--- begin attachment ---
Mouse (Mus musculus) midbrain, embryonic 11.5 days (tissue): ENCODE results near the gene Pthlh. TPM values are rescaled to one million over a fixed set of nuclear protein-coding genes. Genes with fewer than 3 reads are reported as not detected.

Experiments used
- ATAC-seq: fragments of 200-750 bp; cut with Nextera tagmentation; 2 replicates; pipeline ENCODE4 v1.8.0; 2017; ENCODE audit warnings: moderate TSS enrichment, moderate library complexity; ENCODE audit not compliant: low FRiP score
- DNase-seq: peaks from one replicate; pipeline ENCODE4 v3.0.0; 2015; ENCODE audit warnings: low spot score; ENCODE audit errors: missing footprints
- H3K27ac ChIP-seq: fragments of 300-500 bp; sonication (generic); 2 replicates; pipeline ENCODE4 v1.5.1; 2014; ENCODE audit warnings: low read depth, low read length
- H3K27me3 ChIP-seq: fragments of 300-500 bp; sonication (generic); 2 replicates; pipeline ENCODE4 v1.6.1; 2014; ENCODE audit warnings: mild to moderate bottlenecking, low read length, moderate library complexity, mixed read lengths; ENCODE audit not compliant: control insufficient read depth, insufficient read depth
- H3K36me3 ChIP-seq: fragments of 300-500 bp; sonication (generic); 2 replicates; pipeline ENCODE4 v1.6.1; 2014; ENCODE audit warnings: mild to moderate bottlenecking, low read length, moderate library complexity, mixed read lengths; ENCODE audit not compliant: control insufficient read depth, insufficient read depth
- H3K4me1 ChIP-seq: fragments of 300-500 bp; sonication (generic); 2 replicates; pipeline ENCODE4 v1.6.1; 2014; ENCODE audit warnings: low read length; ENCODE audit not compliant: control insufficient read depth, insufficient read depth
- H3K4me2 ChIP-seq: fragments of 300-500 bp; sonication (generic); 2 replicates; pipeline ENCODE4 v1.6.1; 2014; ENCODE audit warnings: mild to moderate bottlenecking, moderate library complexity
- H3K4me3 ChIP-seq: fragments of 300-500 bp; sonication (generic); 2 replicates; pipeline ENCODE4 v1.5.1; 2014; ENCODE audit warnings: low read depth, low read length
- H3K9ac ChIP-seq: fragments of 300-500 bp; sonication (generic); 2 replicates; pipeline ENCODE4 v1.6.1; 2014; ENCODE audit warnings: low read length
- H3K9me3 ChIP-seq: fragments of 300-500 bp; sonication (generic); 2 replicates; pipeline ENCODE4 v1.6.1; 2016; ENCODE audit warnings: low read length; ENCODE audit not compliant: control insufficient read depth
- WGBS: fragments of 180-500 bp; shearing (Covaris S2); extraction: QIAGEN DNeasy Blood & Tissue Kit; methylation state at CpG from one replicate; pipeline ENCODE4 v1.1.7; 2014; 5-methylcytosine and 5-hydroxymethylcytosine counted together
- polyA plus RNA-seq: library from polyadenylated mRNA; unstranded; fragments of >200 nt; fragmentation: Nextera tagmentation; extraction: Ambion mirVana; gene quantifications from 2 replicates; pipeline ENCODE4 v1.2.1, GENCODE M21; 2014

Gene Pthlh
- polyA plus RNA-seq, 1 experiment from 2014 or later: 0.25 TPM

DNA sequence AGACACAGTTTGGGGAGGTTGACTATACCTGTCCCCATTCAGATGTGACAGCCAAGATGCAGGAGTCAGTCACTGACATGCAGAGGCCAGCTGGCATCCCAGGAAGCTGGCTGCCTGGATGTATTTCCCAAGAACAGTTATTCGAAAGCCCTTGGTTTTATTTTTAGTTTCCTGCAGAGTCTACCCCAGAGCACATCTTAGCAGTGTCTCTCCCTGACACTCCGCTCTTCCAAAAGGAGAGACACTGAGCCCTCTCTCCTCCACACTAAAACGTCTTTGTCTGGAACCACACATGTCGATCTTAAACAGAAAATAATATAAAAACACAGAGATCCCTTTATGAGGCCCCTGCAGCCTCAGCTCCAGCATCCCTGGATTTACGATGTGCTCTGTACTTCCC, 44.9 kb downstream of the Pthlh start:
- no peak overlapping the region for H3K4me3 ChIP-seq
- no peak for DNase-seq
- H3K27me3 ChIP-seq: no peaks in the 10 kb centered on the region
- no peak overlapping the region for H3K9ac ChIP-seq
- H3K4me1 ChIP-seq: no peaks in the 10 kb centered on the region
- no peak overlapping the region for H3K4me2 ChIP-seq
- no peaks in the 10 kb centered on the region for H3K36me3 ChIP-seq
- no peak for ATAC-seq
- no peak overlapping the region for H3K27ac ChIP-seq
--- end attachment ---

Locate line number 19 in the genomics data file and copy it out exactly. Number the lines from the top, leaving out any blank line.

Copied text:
- no peak for DNase-seq